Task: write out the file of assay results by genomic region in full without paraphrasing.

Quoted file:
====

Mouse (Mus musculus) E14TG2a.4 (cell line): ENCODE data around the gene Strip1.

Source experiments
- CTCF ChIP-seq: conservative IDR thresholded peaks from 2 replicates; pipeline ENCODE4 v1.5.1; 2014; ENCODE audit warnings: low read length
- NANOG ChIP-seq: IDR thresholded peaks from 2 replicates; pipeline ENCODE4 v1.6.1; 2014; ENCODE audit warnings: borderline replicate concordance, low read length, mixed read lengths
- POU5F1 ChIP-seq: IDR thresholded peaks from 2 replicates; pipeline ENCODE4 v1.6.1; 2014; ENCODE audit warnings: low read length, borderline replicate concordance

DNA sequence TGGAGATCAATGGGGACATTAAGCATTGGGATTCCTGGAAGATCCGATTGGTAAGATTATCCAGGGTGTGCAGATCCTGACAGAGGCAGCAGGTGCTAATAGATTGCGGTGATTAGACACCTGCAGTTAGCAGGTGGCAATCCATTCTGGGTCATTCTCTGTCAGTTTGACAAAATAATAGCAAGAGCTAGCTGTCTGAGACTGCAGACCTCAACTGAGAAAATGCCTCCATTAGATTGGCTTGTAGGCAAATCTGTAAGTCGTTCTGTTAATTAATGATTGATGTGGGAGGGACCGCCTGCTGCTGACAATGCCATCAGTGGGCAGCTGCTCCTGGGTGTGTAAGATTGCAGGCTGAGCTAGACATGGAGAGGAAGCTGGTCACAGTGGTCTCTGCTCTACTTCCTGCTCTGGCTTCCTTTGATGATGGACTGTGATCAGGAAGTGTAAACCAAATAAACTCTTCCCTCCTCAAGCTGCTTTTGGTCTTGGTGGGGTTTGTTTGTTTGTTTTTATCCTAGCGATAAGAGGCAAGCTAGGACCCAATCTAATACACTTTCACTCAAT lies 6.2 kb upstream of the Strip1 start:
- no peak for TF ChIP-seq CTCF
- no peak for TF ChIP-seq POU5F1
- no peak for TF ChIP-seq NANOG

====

Mouse (Mus musculus) E14TG2a.4 (cell line): ENCODE data around the gene Strip1.

Source experiments
- CTCF ChIP-seq: conservative IDR thresholded peaks from 2 replicates; pipeline ENCODE4 v1.5.1; 2014; ENCODE audit warnings: low read length
- NANOG ChIP-seq: IDR thresholded peaks from 2 replicates; pipeline ENCODE4 v1.6.1; 2014; ENCODE audit warnings: borderline replicate concordance, low read length, mixed read lengths
- POU5F1 ChIP-seq: IDR thresholded peaks from 2 replicates; pipeline ENCODE4 v1.6.1; 2014; ENCODE audit warnings: low read length, borderline replicate concordance

DNA sequence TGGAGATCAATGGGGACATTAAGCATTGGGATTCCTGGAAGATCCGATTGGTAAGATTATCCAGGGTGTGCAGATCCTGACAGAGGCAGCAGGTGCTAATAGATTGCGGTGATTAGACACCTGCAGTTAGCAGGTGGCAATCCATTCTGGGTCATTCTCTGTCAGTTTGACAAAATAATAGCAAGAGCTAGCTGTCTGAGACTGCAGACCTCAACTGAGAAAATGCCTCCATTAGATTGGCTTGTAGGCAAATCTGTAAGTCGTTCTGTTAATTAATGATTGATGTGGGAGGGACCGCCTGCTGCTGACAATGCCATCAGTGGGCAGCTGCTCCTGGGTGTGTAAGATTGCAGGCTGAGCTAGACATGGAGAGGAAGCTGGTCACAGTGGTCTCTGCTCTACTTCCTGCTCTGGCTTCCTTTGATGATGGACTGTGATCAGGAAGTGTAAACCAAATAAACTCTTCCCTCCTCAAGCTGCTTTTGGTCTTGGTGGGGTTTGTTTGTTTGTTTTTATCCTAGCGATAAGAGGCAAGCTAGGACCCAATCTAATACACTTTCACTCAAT lies 6.2 kb upstream of the Strip1 start:
- no peak for TF ChIP-seq CTCF
- no peak for TF ChIP-seq POU5F1
- no peak for TF ChIP-seq NANOG